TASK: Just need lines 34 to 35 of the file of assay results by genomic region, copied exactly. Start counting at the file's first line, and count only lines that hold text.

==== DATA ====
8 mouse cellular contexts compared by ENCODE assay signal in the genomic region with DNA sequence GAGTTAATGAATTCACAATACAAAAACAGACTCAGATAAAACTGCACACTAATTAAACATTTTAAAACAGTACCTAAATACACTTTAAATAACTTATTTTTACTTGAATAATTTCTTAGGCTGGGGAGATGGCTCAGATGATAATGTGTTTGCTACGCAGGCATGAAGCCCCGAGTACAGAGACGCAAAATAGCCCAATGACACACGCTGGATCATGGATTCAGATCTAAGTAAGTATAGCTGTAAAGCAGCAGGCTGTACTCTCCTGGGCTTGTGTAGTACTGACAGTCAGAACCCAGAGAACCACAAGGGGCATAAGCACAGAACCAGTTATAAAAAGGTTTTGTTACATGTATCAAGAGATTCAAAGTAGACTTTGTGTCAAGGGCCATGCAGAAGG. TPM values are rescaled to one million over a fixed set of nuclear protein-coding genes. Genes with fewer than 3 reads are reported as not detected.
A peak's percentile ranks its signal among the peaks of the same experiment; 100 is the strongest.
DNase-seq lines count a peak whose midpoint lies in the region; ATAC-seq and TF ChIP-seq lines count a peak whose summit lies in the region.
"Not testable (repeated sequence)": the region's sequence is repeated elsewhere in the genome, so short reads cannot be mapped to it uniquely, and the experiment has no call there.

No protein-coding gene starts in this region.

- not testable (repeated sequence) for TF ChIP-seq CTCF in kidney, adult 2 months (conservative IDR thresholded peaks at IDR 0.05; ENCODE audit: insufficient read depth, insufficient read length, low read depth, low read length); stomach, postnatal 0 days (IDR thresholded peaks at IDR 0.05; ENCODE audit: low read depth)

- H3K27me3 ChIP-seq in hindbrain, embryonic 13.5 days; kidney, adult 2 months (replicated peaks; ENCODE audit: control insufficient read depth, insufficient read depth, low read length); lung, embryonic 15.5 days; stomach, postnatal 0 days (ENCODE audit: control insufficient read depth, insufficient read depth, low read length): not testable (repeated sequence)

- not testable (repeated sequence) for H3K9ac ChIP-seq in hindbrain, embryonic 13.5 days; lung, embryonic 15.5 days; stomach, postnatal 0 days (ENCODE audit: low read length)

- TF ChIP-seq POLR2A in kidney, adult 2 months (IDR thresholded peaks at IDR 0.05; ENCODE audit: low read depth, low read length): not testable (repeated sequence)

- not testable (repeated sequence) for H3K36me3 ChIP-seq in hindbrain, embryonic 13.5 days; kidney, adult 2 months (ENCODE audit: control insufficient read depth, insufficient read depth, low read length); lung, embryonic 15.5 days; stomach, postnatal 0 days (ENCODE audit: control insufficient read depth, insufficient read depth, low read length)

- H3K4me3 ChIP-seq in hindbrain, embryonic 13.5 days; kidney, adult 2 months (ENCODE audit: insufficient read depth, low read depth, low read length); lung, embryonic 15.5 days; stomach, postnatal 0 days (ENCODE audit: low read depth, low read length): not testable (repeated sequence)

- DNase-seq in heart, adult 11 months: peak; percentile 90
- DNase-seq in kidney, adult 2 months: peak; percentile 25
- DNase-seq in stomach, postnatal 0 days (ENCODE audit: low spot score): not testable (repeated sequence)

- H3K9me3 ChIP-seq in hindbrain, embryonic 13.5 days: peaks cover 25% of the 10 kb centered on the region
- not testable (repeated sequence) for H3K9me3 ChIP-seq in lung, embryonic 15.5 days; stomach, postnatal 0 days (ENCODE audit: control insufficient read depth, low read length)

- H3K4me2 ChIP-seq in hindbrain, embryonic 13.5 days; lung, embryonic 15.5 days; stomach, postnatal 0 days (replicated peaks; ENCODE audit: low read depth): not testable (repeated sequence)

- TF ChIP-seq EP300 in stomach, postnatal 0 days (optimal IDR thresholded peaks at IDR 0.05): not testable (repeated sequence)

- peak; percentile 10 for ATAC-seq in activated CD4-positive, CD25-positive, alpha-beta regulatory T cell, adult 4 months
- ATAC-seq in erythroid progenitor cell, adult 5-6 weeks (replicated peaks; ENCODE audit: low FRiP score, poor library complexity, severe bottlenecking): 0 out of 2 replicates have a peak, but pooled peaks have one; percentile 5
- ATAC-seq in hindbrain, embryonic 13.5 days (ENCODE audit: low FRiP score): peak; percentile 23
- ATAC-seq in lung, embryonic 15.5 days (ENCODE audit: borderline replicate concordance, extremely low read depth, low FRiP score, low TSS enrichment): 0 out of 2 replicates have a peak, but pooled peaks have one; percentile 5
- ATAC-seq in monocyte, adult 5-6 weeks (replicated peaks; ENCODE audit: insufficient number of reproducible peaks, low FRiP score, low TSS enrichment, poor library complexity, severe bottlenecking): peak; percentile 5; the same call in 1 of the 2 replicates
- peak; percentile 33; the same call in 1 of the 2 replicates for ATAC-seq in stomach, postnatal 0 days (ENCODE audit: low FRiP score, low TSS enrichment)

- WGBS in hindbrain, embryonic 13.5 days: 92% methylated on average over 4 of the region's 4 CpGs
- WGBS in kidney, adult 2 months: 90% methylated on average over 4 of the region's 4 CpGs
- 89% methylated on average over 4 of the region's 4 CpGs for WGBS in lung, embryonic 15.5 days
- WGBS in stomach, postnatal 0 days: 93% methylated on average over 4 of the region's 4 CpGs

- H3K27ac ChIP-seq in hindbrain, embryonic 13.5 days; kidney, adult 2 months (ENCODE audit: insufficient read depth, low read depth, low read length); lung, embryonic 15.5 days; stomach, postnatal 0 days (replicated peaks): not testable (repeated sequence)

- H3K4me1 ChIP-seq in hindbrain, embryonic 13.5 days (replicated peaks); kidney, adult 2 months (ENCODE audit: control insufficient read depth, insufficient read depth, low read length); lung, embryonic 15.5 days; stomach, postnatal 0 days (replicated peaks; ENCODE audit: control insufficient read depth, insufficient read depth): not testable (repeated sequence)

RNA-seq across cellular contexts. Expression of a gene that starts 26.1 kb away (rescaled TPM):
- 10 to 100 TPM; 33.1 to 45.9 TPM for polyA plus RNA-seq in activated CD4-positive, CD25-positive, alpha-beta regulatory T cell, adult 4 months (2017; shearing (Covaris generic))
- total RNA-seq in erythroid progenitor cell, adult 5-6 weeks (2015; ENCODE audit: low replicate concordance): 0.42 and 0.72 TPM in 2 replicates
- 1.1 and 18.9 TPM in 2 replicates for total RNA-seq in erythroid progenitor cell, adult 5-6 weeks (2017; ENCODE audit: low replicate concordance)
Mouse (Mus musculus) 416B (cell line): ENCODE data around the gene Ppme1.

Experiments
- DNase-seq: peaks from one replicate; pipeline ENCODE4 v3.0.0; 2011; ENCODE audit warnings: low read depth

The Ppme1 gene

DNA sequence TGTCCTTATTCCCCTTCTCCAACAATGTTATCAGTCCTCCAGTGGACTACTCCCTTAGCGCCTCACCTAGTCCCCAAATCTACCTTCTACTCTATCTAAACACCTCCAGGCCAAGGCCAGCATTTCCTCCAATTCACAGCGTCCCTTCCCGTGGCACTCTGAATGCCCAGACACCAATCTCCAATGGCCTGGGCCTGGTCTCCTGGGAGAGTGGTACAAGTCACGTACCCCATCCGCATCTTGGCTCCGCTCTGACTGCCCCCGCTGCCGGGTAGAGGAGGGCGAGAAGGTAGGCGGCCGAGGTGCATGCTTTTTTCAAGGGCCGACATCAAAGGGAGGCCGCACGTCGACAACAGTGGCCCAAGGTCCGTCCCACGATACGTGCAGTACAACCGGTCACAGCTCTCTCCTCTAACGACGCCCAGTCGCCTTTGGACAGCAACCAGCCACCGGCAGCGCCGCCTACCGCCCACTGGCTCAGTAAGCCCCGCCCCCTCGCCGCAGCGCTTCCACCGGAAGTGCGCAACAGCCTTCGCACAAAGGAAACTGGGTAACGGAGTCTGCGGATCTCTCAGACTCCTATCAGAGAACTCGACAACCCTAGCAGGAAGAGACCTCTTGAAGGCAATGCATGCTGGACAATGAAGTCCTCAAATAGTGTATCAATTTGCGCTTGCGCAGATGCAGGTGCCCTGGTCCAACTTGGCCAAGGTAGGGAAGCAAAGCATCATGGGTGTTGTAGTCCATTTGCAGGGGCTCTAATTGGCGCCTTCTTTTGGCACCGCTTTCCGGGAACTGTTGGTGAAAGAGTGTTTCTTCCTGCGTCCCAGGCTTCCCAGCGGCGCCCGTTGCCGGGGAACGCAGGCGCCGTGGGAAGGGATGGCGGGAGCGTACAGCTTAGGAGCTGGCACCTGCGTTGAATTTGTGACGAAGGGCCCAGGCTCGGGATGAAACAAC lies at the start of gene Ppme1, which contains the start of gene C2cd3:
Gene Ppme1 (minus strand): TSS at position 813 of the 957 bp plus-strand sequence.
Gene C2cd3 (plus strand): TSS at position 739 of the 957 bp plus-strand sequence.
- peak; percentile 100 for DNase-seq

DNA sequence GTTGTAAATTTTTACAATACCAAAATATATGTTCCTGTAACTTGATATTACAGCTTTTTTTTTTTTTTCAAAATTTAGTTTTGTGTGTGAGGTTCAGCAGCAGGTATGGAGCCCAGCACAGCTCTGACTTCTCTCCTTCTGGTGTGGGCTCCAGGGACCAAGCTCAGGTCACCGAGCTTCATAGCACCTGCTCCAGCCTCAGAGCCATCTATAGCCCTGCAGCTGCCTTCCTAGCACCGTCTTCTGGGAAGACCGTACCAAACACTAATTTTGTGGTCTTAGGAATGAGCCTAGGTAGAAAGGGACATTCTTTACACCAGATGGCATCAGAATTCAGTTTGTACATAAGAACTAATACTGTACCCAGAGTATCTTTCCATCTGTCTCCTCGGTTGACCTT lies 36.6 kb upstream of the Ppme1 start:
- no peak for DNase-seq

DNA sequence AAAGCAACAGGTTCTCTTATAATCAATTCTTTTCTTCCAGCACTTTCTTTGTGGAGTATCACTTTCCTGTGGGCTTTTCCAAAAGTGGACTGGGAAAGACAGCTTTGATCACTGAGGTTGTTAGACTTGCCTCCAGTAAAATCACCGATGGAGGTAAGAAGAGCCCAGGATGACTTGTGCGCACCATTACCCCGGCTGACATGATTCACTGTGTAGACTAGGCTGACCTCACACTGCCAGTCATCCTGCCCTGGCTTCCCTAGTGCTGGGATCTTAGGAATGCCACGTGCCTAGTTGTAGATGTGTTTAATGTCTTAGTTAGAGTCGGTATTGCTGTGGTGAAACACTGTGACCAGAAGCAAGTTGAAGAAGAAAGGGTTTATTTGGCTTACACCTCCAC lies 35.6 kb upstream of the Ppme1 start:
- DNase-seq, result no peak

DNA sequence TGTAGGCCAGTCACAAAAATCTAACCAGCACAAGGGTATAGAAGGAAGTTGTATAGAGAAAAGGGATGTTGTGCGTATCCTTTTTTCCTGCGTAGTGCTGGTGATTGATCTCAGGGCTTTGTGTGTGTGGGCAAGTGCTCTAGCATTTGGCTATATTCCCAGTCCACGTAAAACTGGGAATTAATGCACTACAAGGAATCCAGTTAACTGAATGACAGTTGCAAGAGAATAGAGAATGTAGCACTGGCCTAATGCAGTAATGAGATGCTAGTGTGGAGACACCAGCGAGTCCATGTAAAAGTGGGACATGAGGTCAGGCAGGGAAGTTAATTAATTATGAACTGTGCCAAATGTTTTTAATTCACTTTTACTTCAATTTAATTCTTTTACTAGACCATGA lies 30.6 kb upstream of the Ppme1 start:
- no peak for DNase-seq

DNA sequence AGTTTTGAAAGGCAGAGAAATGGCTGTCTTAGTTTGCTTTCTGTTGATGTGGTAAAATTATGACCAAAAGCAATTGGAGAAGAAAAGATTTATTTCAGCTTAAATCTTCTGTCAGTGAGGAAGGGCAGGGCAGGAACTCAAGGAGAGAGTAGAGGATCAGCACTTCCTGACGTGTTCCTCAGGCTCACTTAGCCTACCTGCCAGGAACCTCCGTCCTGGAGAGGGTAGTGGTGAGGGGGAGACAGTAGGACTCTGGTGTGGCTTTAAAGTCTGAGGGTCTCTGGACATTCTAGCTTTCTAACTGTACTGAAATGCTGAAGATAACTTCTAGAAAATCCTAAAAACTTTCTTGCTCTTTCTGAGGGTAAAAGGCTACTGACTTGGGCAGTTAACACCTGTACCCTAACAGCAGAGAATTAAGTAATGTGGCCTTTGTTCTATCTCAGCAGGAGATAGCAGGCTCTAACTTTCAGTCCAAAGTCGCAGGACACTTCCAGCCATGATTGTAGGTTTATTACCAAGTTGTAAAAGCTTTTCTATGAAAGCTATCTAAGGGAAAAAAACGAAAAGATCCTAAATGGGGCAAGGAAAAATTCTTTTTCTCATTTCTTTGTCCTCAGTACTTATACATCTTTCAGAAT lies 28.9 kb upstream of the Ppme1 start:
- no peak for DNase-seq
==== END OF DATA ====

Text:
- 1.1 and 18.9 TPM in 2 replicates for total RNA-seq in erythroid progenitor cell, adult 5-6 weeks (2017; ENCODE audit: low replicate concordance)
Mouse (Mus musculus) 416B (cell line): ENCODE data around the gene Ppme1.